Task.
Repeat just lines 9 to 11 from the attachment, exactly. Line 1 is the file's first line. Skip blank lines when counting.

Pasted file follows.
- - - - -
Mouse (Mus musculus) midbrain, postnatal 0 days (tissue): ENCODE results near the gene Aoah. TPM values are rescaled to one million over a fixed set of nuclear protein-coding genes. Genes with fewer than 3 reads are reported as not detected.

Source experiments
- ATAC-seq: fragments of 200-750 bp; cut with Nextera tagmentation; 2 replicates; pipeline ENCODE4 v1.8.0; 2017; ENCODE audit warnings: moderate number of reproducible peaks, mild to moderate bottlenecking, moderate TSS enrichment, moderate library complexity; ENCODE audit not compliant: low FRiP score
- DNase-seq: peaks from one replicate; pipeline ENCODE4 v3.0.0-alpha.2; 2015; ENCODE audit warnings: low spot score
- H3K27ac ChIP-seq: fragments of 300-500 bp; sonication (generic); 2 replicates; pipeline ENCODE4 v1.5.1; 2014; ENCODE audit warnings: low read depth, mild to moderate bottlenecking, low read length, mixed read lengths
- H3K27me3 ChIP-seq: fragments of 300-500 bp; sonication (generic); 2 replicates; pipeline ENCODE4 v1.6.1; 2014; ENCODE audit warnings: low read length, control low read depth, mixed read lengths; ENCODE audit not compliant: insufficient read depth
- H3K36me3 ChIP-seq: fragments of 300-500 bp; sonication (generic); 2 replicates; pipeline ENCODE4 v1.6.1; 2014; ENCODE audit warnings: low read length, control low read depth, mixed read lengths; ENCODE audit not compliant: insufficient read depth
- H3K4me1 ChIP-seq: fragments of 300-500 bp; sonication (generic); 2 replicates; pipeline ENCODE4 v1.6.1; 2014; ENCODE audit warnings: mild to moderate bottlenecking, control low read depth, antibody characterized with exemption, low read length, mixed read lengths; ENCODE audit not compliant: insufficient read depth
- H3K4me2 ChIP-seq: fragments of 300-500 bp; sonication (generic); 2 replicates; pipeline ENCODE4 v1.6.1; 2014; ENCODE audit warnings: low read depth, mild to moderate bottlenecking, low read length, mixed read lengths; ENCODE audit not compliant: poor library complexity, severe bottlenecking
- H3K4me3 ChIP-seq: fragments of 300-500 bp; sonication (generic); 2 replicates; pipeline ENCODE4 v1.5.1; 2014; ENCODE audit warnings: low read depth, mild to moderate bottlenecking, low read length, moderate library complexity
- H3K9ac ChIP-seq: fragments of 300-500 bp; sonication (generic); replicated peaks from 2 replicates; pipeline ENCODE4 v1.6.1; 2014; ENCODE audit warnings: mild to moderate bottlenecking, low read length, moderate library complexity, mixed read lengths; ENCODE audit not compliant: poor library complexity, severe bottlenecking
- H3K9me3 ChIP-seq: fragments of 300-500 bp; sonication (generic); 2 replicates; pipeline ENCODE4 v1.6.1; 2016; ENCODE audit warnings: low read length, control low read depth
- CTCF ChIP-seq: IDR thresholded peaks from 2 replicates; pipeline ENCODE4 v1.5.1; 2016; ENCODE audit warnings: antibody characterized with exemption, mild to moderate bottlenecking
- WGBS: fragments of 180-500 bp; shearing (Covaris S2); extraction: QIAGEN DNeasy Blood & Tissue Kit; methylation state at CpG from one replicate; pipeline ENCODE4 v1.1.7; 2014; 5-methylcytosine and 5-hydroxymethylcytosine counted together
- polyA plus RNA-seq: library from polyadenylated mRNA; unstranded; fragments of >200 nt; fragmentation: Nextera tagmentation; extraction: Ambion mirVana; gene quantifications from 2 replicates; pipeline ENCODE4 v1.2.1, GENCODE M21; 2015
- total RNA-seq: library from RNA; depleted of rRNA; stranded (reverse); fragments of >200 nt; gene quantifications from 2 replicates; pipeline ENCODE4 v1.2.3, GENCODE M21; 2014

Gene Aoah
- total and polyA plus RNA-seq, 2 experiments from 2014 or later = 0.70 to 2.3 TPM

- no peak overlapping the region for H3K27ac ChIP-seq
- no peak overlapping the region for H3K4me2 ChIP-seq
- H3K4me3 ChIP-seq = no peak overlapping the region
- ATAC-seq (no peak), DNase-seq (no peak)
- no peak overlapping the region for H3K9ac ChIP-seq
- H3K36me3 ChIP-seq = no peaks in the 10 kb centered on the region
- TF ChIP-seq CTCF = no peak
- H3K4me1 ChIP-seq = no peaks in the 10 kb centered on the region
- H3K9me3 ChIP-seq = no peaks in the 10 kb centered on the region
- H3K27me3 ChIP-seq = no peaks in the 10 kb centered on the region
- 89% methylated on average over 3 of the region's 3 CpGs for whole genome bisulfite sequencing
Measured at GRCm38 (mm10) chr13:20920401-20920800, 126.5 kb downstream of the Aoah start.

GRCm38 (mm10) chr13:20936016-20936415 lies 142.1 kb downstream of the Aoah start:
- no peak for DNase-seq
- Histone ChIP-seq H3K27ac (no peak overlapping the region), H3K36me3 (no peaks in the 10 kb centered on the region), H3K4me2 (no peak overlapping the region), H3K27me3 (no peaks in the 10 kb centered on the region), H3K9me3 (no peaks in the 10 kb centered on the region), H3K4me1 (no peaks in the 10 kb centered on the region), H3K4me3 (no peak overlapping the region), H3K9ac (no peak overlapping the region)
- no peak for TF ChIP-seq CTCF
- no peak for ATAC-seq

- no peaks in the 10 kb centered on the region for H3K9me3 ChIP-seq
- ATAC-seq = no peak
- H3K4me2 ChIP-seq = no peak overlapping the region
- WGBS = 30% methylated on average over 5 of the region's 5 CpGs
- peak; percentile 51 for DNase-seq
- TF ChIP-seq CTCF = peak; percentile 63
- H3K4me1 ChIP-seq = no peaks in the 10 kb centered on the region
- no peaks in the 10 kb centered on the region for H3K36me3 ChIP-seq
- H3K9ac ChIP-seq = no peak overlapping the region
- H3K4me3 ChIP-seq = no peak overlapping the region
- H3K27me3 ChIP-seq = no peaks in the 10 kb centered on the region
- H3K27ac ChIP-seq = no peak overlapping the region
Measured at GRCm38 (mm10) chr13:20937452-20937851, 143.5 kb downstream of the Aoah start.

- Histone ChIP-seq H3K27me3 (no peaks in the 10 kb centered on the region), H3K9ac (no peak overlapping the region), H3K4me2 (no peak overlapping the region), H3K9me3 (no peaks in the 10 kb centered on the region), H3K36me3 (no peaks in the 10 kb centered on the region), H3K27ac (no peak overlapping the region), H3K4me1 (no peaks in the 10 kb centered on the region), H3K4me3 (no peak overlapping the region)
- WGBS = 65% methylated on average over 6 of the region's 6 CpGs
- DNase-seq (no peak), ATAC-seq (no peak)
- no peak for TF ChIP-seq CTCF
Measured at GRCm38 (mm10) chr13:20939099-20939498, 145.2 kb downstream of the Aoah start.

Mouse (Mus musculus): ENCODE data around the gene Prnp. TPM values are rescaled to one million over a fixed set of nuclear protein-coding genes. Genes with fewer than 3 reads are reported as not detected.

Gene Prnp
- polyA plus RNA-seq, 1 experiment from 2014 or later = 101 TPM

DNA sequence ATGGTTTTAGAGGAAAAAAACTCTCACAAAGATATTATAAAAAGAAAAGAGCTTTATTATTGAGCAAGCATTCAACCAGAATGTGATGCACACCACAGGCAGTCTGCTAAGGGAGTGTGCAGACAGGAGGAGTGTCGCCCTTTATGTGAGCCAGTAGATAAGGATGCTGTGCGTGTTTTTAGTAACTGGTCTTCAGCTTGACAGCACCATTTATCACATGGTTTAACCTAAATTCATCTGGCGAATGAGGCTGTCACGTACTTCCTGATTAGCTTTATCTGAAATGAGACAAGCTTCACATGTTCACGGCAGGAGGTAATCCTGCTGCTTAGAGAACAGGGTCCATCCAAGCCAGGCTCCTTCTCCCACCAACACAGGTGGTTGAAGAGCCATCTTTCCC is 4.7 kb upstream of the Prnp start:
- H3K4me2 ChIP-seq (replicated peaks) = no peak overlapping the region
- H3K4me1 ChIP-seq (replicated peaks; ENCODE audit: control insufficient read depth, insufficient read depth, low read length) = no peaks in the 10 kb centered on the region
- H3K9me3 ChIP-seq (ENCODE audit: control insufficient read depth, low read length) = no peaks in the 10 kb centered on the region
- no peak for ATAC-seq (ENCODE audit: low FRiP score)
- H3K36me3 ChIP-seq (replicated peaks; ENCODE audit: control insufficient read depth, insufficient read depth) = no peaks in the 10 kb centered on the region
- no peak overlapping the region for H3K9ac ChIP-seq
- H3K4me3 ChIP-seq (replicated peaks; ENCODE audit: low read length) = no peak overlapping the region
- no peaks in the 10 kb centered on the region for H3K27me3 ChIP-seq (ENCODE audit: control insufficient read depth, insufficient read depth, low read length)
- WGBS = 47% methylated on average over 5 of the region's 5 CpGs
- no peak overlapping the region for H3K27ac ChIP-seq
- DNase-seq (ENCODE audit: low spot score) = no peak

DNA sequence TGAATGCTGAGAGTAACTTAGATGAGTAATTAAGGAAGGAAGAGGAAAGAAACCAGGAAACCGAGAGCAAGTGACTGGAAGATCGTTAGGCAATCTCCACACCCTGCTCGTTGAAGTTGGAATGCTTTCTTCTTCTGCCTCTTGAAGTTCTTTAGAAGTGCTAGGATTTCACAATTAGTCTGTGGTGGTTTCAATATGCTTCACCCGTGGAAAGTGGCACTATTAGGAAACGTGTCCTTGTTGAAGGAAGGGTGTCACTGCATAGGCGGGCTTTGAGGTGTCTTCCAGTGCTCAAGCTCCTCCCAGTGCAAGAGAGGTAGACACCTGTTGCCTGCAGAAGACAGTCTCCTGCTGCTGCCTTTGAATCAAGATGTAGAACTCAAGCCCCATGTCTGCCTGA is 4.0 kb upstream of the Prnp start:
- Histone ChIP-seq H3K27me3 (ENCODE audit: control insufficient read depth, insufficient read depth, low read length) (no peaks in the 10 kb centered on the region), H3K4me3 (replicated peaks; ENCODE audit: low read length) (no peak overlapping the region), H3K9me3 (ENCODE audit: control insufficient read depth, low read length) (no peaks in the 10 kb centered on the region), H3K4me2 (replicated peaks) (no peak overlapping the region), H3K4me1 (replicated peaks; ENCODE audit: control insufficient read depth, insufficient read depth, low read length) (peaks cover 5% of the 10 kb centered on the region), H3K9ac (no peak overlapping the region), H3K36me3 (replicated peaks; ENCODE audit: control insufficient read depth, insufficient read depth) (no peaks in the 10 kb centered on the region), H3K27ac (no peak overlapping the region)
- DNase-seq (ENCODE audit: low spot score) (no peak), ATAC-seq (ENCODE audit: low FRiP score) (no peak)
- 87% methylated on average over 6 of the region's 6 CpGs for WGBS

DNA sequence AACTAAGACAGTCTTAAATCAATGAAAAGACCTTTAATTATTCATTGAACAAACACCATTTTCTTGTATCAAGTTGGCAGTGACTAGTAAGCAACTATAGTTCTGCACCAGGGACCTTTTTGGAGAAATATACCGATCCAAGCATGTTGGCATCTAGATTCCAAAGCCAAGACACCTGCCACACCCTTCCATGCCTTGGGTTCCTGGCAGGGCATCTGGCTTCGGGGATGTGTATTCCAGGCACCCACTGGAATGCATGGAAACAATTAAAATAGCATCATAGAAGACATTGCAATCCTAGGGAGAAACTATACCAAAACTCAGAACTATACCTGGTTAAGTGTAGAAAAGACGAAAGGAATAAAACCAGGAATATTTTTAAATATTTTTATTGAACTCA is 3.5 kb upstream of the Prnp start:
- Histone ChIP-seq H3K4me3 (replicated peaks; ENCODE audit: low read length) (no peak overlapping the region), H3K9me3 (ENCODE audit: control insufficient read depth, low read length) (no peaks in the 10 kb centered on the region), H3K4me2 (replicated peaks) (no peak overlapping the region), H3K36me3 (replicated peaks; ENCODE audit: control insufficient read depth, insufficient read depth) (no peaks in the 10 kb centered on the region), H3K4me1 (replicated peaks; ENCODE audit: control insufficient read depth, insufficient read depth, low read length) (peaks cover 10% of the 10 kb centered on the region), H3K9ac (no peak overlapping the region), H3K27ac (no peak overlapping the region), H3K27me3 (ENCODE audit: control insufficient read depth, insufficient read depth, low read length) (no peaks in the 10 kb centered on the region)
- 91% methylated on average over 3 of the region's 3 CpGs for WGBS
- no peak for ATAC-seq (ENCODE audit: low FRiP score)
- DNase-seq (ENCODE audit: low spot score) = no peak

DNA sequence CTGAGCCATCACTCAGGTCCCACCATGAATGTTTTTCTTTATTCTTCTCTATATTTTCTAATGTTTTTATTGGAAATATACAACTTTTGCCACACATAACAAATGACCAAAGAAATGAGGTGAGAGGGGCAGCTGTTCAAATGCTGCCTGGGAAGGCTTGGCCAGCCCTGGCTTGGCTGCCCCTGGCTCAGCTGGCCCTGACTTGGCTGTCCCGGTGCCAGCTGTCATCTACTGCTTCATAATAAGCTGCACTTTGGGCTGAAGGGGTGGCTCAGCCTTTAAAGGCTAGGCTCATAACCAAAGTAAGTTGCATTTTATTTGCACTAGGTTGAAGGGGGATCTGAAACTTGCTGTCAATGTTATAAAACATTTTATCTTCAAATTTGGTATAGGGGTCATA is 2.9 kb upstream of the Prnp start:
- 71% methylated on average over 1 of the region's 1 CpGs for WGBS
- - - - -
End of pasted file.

- H3K4me2 ChIP-seq: fragments of 300-500 bp; sonication (generic); 2 replicates; pipeline ENCODE4 v1.6.1; 2014; ENCODE audit warnings: low read depth, mild to moderate bottlenecking, low read length, mixed read lengths; ENCODE audit not compliant: poor library complexity, severe bottlenecking
- H3K4me3 ChIP-seq: fragments of 300-500 bp; sonication (generic); 2 replicates; pipeline ENCODE4 v1.5.1; 2014; ENCODE audit warnings: low read depth, mild to moderate bottlenecking, low read length, moderate library complexity
- H3K9ac ChIP-seq: fragments of 300-500 bp; sonication (generic); replicated peaks from 2 replicates; pipeline ENCODE4 v1.6.1; 2014; ENCODE audit warnings: mild to moderate bottlenecking, low read length, moderate library complexity, mixed read lengths; ENCODE audit not compliant: poor library complexity, severe bottlenecking